History of past magmatic activity from uplift traces in the Higashi-Izu area
Summary of the AIST Press Release on August 31, 2023,
A research team consisting of Masanobu Shishikura, Yuichi Namegaya (Geological Survey of Japan), Hiroyuki Kaneko (Ito City Board of Education), and Masato Koyama (Shizuoka University) found evidence of past uplifts in the Higashi-Izu area, central Japan (Figs. 1 and 2). Along the coast around Ito City in the Higashi-Izu monogenetic volcano field, barnacles, tube worms, and other calcareous organisms that are normally attached to rock reefs around mean sea level were observed at higher elevations. They were distributed in at least three vertical zones between elevations ranging up to 3.5 m above mean sea level, suggesting that the ground was uplifted approximately 1.1 m in about the 7th century (Zone 1), 1.3 m in about the 15–16th century (Zone 2), and 0.8 m after the 19th century (Zone 3). Although present in only limited locations, uplift traces dated to approximately 3,000 years ago were also found at a higher elevation of 4.2 m. Instrumental observation data over the past 100 years revealed that the cause of the latest uplift event was magma activity accompanied by earthquake swarms, mainly in the 1930s, 1970s, and 1990s. The magmatic activity was also the likely cause of the older events, especially the oldest event at 3000 years ago, which coincides with the eruption of Kawagodaira volcano, the largest eruption in the Higashi-Izu area. These results indicate that the eastern part of the Izu Peninsula began to uplift at least 3,000 years ago, initiated by the eruption of the Kawagodaira volcano and that intermittent magma intrusion has occurred every 400 to 800 years for the past 1,500 years. The timing of each uplift event is also close to the timing of the occurrence of major interplate earthquakes along the Sagami Trough (such as the 1923 Taisho Kanto Earthquake) and active faults (such as the Kita-Izu Fault Zone that caused the 1930 Kita-Izu Earthquake), indicating the possibility of a correlation between volcanic and seismic activity in the eastern Izu Peninsula and Sagami Bay area. The findings of this study provide important information for earthquake and volcanic disaster prevention in the Higashi-Izu area and the southwestern Tokyo metropolitan area. The details of this study have been published in Tectonophysics (DOI: 10.1016/j.tecto.2023.229985).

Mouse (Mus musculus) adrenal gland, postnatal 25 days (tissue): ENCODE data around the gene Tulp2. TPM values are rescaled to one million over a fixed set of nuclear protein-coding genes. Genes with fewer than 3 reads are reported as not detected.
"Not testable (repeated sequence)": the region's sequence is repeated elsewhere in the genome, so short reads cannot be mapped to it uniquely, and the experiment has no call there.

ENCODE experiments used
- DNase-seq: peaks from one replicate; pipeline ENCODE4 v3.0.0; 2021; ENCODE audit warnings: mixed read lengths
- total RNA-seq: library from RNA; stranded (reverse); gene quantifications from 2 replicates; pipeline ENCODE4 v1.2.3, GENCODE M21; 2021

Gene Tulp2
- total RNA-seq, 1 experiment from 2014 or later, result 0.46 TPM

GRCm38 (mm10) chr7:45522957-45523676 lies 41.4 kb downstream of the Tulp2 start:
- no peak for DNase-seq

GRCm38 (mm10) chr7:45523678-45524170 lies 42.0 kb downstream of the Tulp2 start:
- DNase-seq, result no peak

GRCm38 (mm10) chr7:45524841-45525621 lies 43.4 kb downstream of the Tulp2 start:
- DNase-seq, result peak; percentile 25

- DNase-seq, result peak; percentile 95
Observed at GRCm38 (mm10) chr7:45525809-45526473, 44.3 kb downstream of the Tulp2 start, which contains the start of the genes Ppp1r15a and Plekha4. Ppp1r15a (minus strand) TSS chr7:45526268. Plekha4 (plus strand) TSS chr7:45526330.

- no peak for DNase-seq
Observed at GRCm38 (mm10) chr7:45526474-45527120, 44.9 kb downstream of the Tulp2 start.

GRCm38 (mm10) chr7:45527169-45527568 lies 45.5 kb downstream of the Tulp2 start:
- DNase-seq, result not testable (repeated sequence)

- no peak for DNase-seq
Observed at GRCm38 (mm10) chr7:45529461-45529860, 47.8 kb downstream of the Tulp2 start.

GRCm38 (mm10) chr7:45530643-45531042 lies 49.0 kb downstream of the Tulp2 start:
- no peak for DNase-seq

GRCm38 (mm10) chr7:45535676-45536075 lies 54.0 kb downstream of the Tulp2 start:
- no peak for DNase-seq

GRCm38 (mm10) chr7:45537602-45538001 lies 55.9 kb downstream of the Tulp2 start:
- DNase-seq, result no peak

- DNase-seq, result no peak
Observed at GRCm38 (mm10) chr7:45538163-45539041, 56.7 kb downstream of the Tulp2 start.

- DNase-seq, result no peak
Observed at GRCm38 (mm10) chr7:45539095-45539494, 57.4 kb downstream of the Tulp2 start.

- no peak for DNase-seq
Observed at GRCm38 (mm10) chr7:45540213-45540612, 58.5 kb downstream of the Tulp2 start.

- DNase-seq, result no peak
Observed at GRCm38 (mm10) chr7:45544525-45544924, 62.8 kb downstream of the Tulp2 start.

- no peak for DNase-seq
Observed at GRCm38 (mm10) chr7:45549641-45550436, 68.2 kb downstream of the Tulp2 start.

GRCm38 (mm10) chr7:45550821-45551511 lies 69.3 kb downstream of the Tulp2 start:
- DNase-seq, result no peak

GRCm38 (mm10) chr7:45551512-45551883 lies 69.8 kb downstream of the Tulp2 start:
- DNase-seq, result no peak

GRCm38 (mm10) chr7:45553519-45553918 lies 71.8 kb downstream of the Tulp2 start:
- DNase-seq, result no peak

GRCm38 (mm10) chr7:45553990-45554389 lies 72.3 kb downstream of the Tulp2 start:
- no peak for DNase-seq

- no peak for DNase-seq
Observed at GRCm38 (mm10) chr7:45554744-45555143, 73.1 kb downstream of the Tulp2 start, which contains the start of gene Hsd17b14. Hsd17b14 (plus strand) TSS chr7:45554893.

Fig. 1 Location and tectonic setting of the survey area.
Fig. 2 Photographs of uplift traces of calcareous organisms on the coast of Ito City.
These figures have been modified from those in the original publication (Shishikura et al., 2023; CC BY 4.0).